July is the Irrigation Association’s Smart Irrigation Month, making it an ideal time to celebrate the ongoing water conservation initiatives of Denver Parks and Recreation (DPR), an agency charged with maintaining public parkland in one of America’s most active metro areas. Irrigation of Denver parks has a long history – and a bright, water-conserving future.
Denver residents and civic leaders treasure natural resources and have made the city a leader in conservation efforts such as recycling and reducing water consumption. This convergence of ideals – love of the great outdoors and the desire to serve as responsible stewards – was a major impetus for the City of Denver Parks and Recreation Central Control Master Plan (CCMP).
In brief, the CCMP is a five-year project (2011-2015) to improve DPR irrigation to achieve greater irrigation efficiency, and reduce water consumption and costs.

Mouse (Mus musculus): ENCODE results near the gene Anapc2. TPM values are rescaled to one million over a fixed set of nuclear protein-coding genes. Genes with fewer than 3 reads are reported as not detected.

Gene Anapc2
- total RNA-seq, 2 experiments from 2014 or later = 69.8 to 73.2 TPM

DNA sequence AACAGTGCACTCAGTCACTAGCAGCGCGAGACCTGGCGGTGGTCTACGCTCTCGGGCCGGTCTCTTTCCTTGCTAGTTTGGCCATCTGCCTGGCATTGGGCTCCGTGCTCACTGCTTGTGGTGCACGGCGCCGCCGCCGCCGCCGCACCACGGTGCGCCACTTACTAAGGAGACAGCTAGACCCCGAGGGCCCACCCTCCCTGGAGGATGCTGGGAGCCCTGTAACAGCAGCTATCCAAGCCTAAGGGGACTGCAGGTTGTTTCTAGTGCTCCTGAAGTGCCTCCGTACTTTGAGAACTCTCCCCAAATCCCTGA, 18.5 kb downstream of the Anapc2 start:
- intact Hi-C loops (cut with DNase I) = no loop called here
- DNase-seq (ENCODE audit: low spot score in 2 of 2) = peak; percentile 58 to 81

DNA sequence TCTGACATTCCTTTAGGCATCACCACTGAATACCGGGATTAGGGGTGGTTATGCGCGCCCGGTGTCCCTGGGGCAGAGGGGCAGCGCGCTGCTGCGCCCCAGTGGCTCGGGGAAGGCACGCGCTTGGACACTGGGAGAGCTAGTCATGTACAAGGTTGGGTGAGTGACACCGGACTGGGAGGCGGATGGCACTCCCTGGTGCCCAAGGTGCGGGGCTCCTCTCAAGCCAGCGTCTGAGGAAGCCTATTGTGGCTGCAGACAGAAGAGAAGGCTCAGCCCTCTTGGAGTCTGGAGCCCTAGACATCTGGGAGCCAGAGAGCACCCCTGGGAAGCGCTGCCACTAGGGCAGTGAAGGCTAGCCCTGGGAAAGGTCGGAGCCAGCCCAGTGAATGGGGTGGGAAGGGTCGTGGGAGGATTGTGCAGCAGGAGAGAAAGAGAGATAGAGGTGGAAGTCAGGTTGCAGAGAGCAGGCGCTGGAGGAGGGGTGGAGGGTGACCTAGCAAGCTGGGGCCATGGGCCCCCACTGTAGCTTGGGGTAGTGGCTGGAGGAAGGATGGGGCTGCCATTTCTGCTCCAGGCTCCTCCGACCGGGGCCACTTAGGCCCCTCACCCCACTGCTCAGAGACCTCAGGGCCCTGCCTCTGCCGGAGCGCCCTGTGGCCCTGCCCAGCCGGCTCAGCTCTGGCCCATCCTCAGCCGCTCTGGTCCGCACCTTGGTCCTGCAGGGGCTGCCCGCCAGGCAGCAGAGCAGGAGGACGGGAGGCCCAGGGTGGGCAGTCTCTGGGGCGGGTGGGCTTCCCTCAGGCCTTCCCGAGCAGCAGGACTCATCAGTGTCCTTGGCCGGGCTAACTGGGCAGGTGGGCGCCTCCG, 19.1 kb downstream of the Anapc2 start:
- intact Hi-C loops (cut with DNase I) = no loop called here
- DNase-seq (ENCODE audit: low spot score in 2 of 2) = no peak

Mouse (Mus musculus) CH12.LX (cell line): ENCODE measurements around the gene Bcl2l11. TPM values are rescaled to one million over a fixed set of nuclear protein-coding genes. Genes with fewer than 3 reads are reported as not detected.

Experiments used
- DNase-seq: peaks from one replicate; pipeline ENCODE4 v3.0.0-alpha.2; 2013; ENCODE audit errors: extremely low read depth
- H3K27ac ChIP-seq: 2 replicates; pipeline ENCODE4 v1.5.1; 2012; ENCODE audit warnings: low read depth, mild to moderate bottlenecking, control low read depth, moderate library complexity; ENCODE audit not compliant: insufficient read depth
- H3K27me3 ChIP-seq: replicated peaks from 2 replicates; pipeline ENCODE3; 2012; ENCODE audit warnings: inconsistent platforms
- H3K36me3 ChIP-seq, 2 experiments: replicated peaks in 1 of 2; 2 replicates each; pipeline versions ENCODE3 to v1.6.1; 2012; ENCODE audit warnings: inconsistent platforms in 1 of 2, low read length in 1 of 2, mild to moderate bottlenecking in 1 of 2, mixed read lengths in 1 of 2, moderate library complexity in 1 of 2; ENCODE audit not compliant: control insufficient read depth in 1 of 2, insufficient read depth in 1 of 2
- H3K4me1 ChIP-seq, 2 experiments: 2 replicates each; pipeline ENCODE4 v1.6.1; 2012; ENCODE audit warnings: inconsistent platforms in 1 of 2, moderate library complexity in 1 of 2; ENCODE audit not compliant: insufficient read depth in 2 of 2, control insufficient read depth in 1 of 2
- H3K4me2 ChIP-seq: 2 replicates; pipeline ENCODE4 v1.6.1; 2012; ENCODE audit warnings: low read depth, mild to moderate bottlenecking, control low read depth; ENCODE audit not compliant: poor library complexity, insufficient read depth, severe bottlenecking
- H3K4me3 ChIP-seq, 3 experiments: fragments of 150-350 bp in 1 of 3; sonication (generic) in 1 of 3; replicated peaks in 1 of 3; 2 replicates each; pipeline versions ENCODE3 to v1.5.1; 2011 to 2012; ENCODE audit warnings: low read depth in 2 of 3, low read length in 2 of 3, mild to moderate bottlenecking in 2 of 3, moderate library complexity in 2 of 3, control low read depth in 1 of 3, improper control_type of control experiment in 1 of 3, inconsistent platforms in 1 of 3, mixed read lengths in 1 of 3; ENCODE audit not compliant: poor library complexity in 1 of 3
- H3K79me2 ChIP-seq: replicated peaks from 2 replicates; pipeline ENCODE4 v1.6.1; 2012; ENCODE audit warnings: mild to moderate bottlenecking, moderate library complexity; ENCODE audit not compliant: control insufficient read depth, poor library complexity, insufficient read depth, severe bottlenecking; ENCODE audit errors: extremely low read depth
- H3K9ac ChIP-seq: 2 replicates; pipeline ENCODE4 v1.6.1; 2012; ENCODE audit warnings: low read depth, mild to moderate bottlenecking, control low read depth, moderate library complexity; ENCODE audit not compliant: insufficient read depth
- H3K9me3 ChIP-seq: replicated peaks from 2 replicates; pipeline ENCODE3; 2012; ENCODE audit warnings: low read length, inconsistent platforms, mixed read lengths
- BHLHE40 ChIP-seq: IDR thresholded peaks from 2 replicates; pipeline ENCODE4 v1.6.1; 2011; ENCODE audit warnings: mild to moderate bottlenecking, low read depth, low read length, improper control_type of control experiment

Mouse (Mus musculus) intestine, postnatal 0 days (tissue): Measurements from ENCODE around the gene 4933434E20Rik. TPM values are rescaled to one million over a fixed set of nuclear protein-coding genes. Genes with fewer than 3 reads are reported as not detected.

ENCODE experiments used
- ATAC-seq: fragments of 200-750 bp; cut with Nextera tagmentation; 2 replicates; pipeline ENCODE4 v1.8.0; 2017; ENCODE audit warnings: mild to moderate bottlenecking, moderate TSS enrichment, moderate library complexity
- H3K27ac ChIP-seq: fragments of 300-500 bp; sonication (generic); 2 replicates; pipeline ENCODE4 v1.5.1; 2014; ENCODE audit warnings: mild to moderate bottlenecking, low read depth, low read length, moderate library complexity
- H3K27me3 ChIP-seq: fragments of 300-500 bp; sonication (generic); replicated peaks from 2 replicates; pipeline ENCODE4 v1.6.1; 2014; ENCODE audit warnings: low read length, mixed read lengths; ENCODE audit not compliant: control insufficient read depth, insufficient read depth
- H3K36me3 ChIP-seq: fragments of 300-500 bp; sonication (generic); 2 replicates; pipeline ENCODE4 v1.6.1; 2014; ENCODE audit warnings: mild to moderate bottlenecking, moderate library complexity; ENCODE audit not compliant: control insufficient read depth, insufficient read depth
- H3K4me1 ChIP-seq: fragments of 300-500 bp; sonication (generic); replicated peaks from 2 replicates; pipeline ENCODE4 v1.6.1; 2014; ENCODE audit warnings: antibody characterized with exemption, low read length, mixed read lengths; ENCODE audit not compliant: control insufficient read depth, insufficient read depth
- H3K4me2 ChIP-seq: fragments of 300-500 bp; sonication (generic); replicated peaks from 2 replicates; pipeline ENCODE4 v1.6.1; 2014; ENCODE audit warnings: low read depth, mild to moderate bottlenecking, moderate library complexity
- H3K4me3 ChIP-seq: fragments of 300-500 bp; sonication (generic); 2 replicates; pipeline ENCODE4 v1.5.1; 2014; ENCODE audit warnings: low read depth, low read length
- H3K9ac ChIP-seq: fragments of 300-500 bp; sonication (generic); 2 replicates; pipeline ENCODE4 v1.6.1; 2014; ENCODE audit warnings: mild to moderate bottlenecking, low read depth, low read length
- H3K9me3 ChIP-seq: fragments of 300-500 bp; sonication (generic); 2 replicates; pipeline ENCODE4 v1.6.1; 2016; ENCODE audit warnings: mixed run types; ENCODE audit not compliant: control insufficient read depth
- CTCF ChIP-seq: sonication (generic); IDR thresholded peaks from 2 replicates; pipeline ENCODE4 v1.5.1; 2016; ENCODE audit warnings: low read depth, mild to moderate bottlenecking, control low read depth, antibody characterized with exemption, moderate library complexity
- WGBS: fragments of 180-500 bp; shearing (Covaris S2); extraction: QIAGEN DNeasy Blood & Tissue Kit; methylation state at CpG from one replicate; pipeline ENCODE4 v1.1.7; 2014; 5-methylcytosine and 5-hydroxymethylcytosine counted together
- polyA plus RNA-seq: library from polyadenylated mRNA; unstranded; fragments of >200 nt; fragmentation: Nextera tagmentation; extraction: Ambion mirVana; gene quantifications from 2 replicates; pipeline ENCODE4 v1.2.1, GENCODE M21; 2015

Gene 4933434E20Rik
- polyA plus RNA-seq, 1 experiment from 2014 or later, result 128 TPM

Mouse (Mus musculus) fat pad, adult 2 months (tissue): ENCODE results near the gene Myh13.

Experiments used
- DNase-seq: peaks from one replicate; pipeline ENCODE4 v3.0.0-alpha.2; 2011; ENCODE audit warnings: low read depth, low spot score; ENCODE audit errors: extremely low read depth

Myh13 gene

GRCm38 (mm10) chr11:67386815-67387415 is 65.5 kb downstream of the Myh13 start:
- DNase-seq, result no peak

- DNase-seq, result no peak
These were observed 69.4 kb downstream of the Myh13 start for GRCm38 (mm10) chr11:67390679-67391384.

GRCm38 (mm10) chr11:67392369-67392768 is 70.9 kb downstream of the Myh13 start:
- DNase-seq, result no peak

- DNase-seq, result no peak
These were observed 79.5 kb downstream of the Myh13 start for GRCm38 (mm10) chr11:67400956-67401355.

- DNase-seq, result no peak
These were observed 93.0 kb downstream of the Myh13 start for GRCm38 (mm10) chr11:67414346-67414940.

A key resource that is enhancing irrigation efficiency in the parks system is the expanded use of the Toro
Central Control System. In ways the old irrigation maintenance staff never could have imagined, the Sentinel Central Control System gives the parks irrigation staff outstanding reach and flexibility in programming irrigation and adjusting schedules – either manually or automatically.
Early indications are that the CCMP will produce the desired results of reducing water consumption. “My gut says we’re seeing 20% [reductions in water consumption] as we’re relying more heavily on the use of central controls, and that doesn’t even include labor savings,” said Jill Wuertz, Water Conservation & Greenhouse Administrator for Denver Parks and Recreation.
With an increased focus on irrigation management, improving system efficiencies and the expanded use of the Toro Sentinel Central Control System, Denver Parks and Recreation is lowering its water consumption and irrigation costs while still providing residents with one of the nation’s most beautiful and popular city park systems.